The company could utilize existing roads that circumvent Nine Mile Canyon altogether. Environmentalists and archaeologists have repeatedly suggested this, but the company insists that the cost and operational constraints are prohibitive. The BLM, for its part, has never seriously considered it as an alternative.

Several groups, including the National Trust for Historic Preservation, which has listed Nine Mile Canyon as one of its nine most endangered places since 2004, are now paying for an independent engineering study to assess the viability of bypass roads.

A year after Silver conducted her study, conditions in Nine Mile Canyon remain unchanged. The road is crumbling under a steady parade of oil and gas trucks. Dust is still flying everywhere, eroding innumerable rock art panels, according to Miller and other archaeologists.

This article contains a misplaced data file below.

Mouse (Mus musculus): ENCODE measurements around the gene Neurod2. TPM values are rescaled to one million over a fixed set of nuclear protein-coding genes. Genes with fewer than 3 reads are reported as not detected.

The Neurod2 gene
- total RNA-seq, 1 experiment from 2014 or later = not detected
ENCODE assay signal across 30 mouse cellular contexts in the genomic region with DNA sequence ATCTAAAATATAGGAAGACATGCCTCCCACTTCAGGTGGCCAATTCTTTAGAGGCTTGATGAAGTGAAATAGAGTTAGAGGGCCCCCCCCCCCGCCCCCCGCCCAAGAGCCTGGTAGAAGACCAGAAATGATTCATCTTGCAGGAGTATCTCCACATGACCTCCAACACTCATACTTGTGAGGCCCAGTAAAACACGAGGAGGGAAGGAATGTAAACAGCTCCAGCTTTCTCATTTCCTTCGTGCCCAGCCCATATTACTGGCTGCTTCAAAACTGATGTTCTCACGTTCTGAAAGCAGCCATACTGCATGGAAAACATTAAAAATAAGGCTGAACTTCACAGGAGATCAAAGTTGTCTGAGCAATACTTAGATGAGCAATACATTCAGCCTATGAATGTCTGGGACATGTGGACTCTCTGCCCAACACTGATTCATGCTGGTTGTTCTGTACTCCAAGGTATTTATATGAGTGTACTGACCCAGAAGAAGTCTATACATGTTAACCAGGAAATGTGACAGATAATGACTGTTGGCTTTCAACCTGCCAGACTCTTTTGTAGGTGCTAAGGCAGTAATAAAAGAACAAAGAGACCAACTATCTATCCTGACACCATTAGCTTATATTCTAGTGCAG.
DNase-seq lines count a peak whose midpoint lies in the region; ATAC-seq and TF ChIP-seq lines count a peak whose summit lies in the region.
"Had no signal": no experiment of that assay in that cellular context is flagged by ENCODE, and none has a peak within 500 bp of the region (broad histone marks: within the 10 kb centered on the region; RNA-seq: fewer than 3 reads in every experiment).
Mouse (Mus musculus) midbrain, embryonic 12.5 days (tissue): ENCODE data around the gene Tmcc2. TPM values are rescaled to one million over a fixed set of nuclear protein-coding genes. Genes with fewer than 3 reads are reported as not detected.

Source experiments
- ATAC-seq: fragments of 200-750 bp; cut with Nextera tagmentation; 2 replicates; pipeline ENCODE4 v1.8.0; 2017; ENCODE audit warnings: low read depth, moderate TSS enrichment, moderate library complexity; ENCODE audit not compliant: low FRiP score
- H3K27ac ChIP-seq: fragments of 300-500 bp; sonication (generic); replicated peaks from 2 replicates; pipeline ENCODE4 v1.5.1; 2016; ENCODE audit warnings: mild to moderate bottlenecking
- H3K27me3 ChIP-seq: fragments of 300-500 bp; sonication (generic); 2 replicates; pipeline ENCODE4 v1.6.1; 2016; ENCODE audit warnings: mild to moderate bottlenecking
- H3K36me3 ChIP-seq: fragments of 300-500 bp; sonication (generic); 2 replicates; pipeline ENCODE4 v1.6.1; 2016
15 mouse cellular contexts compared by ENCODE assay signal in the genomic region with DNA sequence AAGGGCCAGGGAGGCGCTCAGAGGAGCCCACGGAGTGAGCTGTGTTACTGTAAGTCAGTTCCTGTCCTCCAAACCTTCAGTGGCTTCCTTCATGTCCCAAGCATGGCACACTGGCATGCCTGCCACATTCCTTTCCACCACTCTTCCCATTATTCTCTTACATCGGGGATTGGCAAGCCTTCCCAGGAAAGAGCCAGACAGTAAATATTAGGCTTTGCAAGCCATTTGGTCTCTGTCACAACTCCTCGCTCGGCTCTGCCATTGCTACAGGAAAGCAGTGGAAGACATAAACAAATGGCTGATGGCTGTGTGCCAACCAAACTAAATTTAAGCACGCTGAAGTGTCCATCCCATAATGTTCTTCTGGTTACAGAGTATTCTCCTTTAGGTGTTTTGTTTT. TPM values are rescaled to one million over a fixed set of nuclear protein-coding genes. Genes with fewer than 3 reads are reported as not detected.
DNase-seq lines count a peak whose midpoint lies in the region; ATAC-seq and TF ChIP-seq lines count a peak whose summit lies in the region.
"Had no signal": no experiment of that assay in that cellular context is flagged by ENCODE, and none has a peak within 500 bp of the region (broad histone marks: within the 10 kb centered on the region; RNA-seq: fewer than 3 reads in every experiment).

Final drafts of Silver's study and the BLM's evaluation of Barrett's drilling expansion are set to be released in the fall. At the most recent Utah BLM advisory council meeting in late June, Julie Howard assured attendees that, according to Silver's study, evidence of damage to Nine Mile Canyon's rock art from dust
and magnesium chloride was "inconclusive." 

Silver, for her part, seems to believe that her study was properly handled by both the BLM and the Bill Barrett Corporation. Until recently, she had not responded to repeated requests for comment on this story. Then, on Aug. 15, she sent me an e-mail stating, among other things: "The work that I am doing in Nine Mile Canyon -- with the full support of the BLM and BBC (Bill Barrett Corp.) -- is pure science and the chips are going to fall where they will."

Keith Kloor is a New York-based freelance writer and currently a Ted Scripps Fellow at the Center for Environmental Journalism, University of Colorado.